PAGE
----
Mountains. Before spectacled bear populations became fragmented during the last 500 years, the species had a reputation for being adaptable, as it is found in a wide variety of habitats and altitudes throughout its range, including cloud forests, high-altitude grasslands, dry forests and scrub deserts. A single spectacled bear population on the border of Peru
Peru
and Ecuador
Ecuador
inhabited as great a range of habitat types as the world's brown bears (Ursus arctos) now occupy.[10] The best habitats for spectacled bears are humid to very humid montane forests. These cloud forests typically occupy a 500 to 1,000 m (1,600 to 3,300 ft) elevational band between 1,000 and 2,700 m (3,300 and 8,900 ft) depending on latitude. Generally, the wetter these forests are the more food species there are that can support bears.[10][16] Occasionally, they may reach altitudes as low as 250 m (820 ft), but are not typically found below 1,900 m (6,200 ft) in the foothills. They can even range up to the mountain snow line at over 5,000 m (16,000 ft) in elevation.[5][10][17] Naming and etymology[edit] Tremarctos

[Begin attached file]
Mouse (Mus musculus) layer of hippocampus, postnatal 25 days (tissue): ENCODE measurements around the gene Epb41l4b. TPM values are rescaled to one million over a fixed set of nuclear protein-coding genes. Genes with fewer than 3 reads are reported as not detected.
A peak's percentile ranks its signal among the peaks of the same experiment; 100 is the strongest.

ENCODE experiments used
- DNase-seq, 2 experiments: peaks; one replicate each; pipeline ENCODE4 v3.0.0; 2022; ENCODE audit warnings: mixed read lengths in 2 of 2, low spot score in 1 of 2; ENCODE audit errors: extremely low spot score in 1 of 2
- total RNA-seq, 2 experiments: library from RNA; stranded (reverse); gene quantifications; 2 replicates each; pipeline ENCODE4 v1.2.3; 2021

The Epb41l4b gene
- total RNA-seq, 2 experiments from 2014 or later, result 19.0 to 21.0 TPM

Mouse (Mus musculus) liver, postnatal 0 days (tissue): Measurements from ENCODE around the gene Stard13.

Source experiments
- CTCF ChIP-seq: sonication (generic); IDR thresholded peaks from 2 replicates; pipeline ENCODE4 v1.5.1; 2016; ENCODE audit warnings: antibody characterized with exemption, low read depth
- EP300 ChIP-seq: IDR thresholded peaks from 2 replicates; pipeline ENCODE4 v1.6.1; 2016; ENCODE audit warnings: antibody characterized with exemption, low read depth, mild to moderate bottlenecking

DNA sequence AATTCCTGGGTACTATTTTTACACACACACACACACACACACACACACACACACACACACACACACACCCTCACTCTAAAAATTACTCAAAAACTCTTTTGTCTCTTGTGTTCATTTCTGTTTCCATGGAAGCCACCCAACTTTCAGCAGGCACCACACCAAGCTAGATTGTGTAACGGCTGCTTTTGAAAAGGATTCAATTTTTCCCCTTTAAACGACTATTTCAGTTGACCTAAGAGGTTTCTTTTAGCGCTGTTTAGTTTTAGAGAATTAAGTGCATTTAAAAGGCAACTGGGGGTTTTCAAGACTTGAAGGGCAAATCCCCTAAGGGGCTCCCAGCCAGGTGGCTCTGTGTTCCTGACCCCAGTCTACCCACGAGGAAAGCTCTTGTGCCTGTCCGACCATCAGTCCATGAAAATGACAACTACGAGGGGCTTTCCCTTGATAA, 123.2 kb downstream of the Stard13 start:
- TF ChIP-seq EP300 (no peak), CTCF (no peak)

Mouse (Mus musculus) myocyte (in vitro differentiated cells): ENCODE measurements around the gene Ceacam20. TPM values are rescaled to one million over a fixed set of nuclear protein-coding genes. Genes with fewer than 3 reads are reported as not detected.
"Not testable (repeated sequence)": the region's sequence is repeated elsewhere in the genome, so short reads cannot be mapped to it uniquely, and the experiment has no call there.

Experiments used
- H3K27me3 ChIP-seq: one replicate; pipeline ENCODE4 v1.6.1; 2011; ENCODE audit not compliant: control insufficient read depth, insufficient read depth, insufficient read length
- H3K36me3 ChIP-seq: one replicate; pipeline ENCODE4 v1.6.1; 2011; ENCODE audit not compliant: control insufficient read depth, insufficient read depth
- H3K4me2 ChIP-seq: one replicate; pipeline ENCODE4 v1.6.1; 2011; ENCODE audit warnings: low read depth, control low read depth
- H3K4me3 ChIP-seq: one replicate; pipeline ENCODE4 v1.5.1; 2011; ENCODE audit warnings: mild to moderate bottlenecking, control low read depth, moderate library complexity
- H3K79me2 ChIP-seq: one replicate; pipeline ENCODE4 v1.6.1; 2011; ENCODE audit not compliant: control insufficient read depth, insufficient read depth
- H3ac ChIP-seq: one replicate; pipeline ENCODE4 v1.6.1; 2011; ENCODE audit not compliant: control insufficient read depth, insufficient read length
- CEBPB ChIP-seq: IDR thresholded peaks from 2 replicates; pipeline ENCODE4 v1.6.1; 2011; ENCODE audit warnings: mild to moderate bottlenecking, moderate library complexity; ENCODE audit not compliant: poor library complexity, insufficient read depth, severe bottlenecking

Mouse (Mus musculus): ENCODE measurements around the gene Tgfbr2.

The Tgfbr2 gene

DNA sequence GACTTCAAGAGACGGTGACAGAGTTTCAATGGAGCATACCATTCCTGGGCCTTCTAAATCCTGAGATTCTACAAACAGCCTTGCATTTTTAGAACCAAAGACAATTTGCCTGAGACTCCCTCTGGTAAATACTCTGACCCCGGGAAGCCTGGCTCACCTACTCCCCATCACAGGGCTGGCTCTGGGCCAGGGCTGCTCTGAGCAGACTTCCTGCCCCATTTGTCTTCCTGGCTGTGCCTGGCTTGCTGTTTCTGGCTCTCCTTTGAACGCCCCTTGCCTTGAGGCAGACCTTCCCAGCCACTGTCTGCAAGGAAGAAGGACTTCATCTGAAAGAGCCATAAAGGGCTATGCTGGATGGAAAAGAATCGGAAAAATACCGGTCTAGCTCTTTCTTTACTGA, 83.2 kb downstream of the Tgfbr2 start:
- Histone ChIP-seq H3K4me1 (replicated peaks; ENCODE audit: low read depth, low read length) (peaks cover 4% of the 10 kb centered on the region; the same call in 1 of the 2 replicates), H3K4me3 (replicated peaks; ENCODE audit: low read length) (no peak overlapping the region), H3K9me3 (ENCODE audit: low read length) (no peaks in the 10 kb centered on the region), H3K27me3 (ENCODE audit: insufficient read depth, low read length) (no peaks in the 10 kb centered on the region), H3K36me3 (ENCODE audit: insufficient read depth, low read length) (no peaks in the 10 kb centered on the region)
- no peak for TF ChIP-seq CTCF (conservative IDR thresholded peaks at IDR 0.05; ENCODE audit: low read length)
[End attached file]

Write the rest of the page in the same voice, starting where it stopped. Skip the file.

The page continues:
Tremarctos
ornatus is commonly referred to in English as the "spectacled bear", a reference to the light colouring on its chest, neck and face, which may resemble eyeglasses in some individuals, or the "Andean bear" for its distribution along the Andes. The root trem- comes from a Greek word meaning "hole;" arctos is the Greek word for "bear." Tremarctos
Tremarctos